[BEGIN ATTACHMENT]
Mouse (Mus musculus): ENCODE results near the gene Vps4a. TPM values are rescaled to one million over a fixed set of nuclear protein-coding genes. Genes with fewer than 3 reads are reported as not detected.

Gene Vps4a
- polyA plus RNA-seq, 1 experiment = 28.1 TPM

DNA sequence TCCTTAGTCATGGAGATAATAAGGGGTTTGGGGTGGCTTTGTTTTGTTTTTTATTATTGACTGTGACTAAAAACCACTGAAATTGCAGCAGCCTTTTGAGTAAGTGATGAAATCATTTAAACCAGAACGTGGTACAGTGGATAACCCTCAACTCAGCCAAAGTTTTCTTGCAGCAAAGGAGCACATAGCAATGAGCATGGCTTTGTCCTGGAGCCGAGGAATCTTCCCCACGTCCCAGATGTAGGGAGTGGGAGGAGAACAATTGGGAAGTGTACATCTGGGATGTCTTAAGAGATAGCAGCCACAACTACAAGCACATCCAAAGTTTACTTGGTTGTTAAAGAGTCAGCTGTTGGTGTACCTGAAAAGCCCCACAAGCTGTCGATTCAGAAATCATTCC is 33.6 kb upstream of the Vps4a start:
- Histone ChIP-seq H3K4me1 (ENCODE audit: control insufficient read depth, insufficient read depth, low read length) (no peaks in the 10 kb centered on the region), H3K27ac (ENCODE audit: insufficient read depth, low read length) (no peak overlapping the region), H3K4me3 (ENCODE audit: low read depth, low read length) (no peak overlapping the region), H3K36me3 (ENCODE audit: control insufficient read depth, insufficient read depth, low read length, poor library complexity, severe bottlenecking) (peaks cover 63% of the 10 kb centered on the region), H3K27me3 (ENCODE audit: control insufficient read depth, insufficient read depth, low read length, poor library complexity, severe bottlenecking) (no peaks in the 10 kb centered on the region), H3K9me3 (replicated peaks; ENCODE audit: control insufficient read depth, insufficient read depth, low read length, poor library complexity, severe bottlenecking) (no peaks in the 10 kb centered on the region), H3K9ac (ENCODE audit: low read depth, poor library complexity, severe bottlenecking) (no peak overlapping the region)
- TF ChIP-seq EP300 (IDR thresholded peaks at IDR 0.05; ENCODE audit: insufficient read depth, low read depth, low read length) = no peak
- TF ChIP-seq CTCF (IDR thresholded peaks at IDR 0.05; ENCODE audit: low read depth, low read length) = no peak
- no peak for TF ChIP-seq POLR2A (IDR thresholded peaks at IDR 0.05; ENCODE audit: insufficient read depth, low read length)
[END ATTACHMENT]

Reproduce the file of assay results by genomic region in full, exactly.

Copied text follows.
Mouse (Mus musculus): ENCODE results near the gene Vps4a. TPM values are rescaled to one million over a fixed set of nuclear protein-coding genes. Genes with fewer than 3 reads are reported as not detected.

Gene Vps4a
- polyA plus RNA-seq, 1 experiment = 28.1 TPM

DNA sequence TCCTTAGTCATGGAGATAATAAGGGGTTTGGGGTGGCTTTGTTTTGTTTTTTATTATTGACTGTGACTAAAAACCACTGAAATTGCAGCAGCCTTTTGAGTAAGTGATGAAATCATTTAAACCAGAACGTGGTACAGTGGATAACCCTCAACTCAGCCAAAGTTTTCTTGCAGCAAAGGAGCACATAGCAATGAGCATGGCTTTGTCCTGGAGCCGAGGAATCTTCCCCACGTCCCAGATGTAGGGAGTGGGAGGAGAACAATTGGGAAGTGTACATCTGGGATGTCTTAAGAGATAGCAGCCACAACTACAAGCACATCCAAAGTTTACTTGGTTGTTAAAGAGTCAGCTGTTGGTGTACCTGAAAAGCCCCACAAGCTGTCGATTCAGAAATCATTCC is 33.6 kb upstream of the Vps4a start:
- Histone ChIP-seq H3K4me1 (ENCODE audit: control insufficient read depth, insufficient read depth, low read length) (no peaks in the 10 kb centered on the region), H3K27ac (ENCODE audit: insufficient read depth, low read length) (no peak overlapping the region), H3K4me3 (ENCODE audit: low read depth, low read length) (no peak overlapping the region), H3K36me3 (ENCODE audit: control insufficient read depth, insufficient read depth, low read length, poor library complexity, severe bottlenecking) (peaks cover 63% of the 10 kb centered on the region), H3K27me3 (ENCODE audit: control insufficient read depth, insufficient read depth, low read length, poor library complexity, severe bottlenecking) (no peaks in the 10 kb centered on the region), H3K9me3 (replicated peaks; ENCODE audit: control insufficient read depth, insufficient read depth, low read length, poor library complexity, severe bottlenecking) (no peaks in the 10 kb centered on the region), H3K9ac (ENCODE audit: low read depth, poor library complexity, severe bottlenecking) (no peak overlapping the region)
- TF ChIP-seq EP300 (IDR thresholded peaks at IDR 0.05; ENCODE audit: insufficient read depth, low read depth, low read length) = no peak
- TF ChIP-seq CTCF (IDR thresholded peaks at IDR 0.05; ENCODE audit: low read depth, low read length) = no peak
- no peak for TF ChIP-seq POLR2A (IDR thresholded peaks at IDR 0.05; ENCODE audit: insufficient read depth, low read length)